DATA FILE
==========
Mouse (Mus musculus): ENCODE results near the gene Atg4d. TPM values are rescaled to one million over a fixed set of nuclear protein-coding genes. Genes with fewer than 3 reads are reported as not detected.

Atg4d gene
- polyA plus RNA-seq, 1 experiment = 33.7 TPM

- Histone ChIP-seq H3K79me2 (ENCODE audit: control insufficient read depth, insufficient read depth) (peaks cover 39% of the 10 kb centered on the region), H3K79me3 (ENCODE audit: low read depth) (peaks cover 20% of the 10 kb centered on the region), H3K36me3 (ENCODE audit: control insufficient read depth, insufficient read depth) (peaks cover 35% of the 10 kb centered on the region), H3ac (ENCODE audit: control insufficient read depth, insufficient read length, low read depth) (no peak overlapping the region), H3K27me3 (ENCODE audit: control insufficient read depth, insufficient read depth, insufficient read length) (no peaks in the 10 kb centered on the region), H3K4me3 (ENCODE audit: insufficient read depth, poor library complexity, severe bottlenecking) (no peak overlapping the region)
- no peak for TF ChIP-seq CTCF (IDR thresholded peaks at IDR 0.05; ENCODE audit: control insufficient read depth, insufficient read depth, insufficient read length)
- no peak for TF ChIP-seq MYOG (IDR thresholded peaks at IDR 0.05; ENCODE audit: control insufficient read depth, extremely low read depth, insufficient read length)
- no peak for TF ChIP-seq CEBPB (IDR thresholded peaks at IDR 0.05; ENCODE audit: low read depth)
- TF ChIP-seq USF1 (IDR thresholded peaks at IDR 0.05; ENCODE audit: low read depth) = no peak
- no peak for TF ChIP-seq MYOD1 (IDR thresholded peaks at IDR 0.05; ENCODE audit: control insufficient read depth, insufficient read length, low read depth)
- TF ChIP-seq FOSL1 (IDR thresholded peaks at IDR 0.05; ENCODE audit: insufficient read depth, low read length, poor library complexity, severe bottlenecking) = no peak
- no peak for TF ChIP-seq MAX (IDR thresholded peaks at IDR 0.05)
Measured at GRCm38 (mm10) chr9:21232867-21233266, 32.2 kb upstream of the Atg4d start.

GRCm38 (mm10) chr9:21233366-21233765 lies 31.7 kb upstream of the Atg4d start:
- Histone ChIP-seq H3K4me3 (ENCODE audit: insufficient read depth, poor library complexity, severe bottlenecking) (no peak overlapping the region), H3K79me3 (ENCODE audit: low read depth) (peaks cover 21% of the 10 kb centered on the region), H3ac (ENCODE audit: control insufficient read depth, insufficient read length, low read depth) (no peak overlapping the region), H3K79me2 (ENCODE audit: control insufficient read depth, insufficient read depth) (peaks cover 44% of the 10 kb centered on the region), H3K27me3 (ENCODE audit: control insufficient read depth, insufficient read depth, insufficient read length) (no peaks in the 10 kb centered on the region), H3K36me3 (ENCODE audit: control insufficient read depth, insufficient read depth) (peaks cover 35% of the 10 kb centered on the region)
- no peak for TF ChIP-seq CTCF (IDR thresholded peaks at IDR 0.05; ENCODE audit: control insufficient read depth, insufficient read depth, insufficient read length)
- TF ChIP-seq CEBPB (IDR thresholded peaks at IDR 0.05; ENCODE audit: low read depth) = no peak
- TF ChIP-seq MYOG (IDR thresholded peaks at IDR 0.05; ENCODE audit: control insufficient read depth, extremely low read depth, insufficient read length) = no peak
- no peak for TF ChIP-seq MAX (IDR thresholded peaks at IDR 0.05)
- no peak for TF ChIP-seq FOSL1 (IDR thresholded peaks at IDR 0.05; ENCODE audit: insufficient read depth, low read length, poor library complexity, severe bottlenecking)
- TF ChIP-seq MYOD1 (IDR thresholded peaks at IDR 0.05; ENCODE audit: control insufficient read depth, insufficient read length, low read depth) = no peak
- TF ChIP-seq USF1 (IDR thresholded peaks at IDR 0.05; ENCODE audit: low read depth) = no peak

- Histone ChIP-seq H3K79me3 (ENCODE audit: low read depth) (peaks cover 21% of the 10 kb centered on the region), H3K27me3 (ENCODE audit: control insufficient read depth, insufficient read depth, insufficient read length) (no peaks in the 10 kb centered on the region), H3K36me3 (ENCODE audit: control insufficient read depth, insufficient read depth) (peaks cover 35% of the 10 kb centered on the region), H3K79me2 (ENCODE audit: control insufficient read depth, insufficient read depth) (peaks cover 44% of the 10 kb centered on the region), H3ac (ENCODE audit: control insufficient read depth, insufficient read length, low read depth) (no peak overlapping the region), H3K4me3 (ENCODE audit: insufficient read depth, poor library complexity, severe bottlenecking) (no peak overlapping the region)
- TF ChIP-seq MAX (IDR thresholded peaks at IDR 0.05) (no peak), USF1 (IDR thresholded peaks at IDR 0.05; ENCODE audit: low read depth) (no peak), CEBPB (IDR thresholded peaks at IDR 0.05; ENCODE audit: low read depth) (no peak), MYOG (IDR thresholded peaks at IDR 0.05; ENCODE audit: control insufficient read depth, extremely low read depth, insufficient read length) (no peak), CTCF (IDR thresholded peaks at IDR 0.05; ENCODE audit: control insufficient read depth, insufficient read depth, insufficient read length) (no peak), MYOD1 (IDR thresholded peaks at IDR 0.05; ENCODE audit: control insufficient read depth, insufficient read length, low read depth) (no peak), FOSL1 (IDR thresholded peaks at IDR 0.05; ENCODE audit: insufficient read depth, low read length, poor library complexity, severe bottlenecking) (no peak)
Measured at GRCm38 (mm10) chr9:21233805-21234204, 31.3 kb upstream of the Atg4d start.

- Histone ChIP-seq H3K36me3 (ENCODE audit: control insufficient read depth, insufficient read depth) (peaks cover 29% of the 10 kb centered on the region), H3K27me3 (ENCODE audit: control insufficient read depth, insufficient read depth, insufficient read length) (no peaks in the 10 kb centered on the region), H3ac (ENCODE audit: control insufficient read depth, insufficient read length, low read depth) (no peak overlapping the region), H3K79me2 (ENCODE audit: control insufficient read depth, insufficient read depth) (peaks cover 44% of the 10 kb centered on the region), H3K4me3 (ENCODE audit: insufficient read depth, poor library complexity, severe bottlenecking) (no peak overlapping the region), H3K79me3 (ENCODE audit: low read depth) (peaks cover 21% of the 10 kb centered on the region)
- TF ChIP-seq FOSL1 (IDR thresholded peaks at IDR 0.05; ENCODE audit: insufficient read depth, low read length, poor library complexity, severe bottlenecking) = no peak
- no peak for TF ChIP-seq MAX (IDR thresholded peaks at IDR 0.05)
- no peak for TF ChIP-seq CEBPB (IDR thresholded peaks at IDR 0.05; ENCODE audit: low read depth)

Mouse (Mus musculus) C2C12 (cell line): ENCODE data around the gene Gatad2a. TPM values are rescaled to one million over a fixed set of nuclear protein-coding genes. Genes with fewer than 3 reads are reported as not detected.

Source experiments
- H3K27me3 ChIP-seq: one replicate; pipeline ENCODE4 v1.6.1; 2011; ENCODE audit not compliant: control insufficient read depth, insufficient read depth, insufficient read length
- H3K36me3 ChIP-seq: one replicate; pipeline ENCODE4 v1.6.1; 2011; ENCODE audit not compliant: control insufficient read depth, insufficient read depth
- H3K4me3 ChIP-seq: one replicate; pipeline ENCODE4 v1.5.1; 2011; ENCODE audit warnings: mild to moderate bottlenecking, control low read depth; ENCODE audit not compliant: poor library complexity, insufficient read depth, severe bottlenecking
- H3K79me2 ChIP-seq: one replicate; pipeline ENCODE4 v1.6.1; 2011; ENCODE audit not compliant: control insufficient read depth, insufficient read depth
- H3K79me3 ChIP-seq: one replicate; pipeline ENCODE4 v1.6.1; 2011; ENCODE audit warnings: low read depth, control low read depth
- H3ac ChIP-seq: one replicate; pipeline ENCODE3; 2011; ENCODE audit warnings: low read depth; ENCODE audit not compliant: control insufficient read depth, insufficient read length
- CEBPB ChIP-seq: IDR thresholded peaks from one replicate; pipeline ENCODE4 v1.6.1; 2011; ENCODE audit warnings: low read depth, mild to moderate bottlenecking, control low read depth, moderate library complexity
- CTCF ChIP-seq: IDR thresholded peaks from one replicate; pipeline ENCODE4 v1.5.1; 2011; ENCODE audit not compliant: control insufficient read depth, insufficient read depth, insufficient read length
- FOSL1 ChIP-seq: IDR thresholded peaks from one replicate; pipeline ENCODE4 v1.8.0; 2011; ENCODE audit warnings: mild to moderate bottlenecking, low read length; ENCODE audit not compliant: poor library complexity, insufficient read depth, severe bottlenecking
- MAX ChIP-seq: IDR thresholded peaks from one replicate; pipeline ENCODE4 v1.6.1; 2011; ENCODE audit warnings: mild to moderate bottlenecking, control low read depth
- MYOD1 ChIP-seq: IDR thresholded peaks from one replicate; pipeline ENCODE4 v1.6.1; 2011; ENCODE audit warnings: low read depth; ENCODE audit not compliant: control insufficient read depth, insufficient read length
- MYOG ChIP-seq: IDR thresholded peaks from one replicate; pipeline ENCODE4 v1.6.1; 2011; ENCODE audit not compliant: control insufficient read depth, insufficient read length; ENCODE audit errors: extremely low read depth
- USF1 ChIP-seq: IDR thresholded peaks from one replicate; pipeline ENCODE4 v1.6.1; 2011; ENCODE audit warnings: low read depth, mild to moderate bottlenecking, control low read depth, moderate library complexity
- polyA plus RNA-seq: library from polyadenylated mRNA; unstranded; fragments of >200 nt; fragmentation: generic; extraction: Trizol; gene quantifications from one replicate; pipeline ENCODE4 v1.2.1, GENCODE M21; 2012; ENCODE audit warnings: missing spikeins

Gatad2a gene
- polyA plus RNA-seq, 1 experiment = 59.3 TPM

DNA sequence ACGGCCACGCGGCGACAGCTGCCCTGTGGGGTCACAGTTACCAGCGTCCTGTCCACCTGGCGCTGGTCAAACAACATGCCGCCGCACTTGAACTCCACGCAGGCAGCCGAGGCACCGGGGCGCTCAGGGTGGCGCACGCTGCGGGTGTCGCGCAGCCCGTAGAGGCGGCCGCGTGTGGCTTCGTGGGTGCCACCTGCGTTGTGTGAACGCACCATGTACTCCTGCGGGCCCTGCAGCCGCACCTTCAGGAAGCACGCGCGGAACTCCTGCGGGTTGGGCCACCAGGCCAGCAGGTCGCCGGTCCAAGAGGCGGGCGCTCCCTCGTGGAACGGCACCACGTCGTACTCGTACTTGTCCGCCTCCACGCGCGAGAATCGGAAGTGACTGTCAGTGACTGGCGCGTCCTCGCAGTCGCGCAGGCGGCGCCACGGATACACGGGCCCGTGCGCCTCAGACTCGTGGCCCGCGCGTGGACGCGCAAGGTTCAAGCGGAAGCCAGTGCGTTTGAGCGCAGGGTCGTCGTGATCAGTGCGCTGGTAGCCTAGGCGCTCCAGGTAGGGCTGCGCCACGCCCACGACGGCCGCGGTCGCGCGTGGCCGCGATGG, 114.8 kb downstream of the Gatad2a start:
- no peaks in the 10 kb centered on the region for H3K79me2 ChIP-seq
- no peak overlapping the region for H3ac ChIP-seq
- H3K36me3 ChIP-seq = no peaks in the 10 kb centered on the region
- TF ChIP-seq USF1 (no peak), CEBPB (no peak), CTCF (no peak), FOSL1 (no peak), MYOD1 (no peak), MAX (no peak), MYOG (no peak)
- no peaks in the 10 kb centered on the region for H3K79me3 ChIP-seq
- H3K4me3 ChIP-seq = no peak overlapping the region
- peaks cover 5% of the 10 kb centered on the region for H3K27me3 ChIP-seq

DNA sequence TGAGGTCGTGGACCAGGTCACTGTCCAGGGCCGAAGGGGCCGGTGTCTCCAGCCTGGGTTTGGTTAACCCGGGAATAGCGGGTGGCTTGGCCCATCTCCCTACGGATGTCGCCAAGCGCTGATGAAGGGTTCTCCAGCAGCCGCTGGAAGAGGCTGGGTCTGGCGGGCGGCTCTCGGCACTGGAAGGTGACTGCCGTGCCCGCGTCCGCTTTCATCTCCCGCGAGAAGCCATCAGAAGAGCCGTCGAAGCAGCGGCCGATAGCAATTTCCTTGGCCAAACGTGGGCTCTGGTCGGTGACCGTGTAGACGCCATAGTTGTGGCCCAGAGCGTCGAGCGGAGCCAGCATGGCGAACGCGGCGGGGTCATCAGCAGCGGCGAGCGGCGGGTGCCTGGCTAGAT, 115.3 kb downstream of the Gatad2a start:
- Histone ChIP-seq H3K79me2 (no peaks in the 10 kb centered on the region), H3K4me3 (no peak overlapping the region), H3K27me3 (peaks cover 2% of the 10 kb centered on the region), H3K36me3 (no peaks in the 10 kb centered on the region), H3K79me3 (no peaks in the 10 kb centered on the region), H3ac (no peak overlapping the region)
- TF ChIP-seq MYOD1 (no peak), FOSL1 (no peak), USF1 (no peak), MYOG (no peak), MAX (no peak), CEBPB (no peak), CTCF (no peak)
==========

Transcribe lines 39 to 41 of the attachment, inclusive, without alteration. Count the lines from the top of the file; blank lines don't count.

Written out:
- FOSL1 ChIP-seq: IDR thresholded peaks from one replicate; pipeline ENCODE4 v1.8.0; 2011; ENCODE audit warnings: mild to moderate bottlenecking, low read length; ENCODE audit not compliant: poor library complexity, insufficient read depth, severe bottlenecking
- MAX ChIP-seq: IDR thresholded peaks from one replicate; pipeline ENCODE4 v1.6.1; 2011; ENCODE audit warnings: mild to moderate bottlenecking, control low read depth
- MYOD1 ChIP-seq: IDR thresholded peaks from one replicate; pipeline ENCODE4 v1.6.1; 2011; ENCODE audit warnings: low read depth; ENCODE audit not compliant: control insufficient read depth, insufficient read length